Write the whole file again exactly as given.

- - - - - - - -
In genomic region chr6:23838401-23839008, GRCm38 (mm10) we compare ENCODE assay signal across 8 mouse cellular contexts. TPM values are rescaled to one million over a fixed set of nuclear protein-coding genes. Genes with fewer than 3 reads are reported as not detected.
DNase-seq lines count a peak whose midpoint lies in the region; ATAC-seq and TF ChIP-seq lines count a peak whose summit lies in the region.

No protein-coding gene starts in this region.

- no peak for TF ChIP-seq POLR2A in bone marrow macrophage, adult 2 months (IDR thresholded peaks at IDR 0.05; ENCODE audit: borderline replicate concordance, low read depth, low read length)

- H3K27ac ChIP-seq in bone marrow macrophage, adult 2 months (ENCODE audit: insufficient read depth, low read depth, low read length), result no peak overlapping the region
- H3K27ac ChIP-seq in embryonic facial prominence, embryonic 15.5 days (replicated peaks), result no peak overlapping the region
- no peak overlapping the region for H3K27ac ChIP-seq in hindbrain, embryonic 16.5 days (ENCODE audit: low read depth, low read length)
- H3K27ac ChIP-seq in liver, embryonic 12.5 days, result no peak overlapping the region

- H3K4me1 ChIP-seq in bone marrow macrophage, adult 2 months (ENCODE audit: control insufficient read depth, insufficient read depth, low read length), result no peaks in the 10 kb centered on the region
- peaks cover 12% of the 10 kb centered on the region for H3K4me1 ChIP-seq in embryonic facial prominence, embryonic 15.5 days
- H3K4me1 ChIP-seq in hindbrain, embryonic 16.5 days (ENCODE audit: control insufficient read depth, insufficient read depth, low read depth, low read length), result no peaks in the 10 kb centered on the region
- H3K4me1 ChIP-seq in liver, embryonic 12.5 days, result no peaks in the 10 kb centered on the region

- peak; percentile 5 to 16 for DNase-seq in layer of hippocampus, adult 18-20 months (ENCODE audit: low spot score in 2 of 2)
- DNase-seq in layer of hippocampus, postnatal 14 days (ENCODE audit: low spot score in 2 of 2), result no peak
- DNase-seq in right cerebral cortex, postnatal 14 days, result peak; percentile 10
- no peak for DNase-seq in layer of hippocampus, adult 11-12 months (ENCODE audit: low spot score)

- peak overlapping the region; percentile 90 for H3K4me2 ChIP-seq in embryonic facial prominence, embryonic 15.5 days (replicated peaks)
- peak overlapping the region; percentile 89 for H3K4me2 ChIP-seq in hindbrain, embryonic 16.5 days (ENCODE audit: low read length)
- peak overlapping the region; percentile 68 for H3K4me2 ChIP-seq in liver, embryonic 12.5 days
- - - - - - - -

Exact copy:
In genomic region chr6:23838401-23839008, GRCm38 (mm10) we compare ENCODE assay signal across 8 mouse cellular contexts. TPM values are rescaled to one million over a fixed set of nuclear protein-coding genes. Genes with fewer than 3 reads are reported as not detected.
DNase-seq lines count a peak whose midpoint lies in the region; ATAC-seq and TF ChIP-seq lines count a peak whose summit lies in the region.

No protein-coding gene starts in this region.

- no peak for TF ChIP-seq POLR2A in bone marrow macrophage, adult 2 months (IDR thresholded peaks at IDR 0.05; ENCODE audit: borderline replicate concordance, low read depth, low read length)

- H3K27ac ChIP-seq in bone marrow macrophage, adult 2 months (ENCODE audit: insufficient read depth, low read depth, low read length), result no peak overlapping the region
- H3K27ac ChIP-seq in embryonic facial prominence, embryonic 15.5 days (replicated peaks), result no peak overlapping the region
- no peak overlapping the region for H3K27ac ChIP-seq in hindbrain, embryonic 16.5 days (ENCODE audit: low read depth, low read length)
- H3K27ac ChIP-seq in liver, embryonic 12.5 days, result no peak overlapping the region

- H3K4me1 ChIP-seq in bone marrow macrophage, adult 2 months (ENCODE audit: control insufficient read depth, insufficient read depth, low read length), result no peaks in the 10 kb centered on the region
- peaks cover 12% of the 10 kb centered on the region for H3K4me1 ChIP-seq in embryonic facial prominence, embryonic 15.5 days
- H3K4me1 ChIP-seq in hindbrain, embryonic 16.5 days (ENCODE audit: control insufficient read depth, insufficient read depth, low read depth, low read length), result no peaks in the 10 kb centered on the region
- H3K4me1 ChIP-seq in liver, embryonic 12.5 days, result no peaks in the 10 kb centered on the region

- peak; percentile 5 to 16 for DNase-seq in layer of hippocampus, adult 18-20 months (ENCODE audit: low spot score in 2 of 2)
- DNase-seq in layer of hippocampus, postnatal 14 days (ENCODE audit: low spot score in 2 of 2), result no peak
- DNase-seq in right cerebral cortex, postnatal 14 days, result peak; percentile 10
- no peak for DNase-seq in layer of hippocampus, adult 11-12 months (ENCODE audit: low spot score)

- peak overlapping the region; percentile 90 for H3K4me2 ChIP-seq in embryonic facial prominence, embryonic 15.5 days (replicated peaks)
- peak overlapping the region; percentile 89 for H3K4me2 ChIP-seq in hindbrain, embryonic 16.5 days (ENCODE audit: low read length)
- peak overlapping the region; percentile 68 for H3K4me2 ChIP-seq in liver, embryonic 12.5 days